An email update from the Coalition of Greater Scottsdale (COGS) confirms something I had overheard, that members of City task forces who were appointed by outgoing council members Wayne Ecton and Tony/Marg Nelssen will be removed from their task forces and replaced by appointees of the newest members of the Council, Linda Milhaven and Dennis Robbins.
The email wonders if this is allowed under the rules in Scottsdale (City Charter and/or ordinances). I'm not sure as the Charter and ordinances are unclear on the status of task forces (a lack of clarity that Lane is almost certainly taking advantage of), but while the City's commissions and boards are specifically covered in both Charter and ordinance language, task forces don't seem to be.
Article 5 of the Scottsdale City Charter gives the Council the authority to "create, change, and abolish boards or commissions" at its discretion, but nothing specifies the appointment procedures.
Section 2-241 of the City Code seems to apply here.
Part (b) specifies
"All members of appointive boards and commissions shall be appointed by and serve without compensation at the pleasure of the council."Part (d) specifies
"Appointment to a board or commission, except the public safety personnel retirement system board and the personnel board, shall be for a term of three (3) years or until a successor is appointed. "In short, and in practice, members of boards and commissions are appointed by the Council as a whole and the appointees serve specific terms on those boards and commissions.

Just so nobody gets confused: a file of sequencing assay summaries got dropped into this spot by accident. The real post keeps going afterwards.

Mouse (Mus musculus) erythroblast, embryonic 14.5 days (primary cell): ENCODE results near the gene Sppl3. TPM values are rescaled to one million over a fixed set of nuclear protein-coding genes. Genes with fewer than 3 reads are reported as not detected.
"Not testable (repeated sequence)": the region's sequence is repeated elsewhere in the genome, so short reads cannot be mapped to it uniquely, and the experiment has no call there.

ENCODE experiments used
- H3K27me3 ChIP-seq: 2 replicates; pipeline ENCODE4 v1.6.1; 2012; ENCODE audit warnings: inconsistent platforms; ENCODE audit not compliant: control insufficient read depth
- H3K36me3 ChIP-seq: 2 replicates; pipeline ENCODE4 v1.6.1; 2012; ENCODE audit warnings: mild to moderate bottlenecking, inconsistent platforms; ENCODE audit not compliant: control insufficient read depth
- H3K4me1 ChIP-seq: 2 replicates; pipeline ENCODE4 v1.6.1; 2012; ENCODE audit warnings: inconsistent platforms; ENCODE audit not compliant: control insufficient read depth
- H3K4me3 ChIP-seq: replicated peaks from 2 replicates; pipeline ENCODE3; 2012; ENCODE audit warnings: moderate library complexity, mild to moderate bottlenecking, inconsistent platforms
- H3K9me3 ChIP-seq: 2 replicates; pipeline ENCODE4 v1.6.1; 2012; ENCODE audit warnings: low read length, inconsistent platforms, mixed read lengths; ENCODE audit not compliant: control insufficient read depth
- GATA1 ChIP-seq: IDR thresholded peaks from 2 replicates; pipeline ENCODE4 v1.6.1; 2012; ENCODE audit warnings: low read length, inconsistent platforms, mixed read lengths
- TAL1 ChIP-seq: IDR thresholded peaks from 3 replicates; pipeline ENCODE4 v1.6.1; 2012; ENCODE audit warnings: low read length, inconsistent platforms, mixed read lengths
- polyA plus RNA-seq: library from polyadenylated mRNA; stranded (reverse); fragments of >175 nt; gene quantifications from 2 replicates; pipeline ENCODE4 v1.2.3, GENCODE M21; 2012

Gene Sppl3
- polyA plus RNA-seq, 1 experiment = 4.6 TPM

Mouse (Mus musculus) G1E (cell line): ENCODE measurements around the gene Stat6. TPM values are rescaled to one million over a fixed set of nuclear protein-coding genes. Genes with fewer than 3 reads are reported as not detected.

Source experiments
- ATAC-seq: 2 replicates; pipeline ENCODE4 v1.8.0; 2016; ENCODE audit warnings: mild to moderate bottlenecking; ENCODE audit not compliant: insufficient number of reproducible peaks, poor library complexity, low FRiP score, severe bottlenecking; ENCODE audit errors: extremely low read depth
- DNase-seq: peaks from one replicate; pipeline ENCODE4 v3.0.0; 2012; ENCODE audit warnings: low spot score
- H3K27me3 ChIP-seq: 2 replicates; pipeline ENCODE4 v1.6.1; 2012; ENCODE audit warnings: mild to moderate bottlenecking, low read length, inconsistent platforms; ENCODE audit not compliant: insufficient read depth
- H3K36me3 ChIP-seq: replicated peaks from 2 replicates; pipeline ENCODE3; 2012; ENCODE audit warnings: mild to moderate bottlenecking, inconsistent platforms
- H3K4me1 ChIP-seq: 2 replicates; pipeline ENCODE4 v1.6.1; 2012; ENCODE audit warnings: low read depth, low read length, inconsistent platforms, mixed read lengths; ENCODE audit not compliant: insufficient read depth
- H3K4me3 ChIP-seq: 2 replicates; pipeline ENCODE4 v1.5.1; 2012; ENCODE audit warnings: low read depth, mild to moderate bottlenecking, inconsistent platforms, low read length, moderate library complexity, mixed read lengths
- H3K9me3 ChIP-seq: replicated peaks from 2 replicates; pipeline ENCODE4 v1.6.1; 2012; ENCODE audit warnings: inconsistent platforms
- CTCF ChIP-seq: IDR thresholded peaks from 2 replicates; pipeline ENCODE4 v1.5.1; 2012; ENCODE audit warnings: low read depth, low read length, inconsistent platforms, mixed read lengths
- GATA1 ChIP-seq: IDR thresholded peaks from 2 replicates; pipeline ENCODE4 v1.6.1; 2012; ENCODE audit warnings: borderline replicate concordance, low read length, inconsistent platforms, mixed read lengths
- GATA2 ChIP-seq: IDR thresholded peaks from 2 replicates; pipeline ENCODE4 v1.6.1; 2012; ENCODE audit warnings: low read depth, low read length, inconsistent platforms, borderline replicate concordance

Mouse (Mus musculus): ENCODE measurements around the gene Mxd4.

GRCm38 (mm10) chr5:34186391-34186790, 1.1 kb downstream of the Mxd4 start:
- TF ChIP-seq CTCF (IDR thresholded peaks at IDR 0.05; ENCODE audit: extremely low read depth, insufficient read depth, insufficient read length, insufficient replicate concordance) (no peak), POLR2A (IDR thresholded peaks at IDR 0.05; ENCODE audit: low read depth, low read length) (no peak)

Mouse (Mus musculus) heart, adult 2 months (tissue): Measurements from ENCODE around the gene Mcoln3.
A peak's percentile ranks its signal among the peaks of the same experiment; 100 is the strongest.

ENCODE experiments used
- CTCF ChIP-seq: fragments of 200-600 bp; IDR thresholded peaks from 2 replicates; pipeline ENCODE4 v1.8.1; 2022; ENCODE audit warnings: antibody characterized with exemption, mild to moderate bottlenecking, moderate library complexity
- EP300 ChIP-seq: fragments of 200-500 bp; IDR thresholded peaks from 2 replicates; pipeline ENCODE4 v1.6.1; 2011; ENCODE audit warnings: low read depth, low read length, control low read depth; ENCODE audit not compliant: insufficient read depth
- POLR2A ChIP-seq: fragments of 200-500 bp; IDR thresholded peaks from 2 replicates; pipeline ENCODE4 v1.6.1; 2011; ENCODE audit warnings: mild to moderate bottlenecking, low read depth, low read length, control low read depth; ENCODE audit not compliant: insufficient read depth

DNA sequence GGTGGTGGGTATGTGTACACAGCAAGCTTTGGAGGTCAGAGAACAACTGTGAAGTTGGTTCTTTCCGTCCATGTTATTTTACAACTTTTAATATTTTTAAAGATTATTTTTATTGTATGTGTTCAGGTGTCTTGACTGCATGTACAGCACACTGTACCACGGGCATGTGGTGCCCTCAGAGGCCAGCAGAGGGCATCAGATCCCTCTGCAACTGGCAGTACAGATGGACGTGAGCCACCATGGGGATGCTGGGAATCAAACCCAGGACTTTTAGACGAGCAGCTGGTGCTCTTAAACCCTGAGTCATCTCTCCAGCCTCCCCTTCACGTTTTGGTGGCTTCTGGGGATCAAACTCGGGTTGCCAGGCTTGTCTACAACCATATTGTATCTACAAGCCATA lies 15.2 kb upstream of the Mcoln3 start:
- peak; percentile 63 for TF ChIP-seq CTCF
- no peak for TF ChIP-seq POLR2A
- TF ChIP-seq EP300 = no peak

However, the only place where task forces and task force members are mentioned is in the clauses of the City's code of ethics that say that the code of ethics applies to members of task forces.
Otherwise, task forces are more temporary and "ad hoc" than the more formal boards and commissions.
The practice during the Lane administration regarding task forces has been for each member of the Council to directly appoint one member while the Mayor appoints the chair of the task force.
While there is nothing in the City's charter or code that clearly allows that practice, there also isn't anything barring it, either.
With all that as background, it seems petty and shortsighted of the Lane regime to discard folks who have been working on a given issue for up to a year or longer simply because of a change in the composition of the Council.
This seems particularly so given the intent that task forces are temporary. The time needed for new members to get up to speed can only needlessly lengthen the time that a task force has to spend on its given task, creating inefficiencies in both the use of taxpayer resources and in simple government operations.
Something that a "small government" enthusiast like Lane should find anathema to his professed ideology.
Only he doesn't apparently.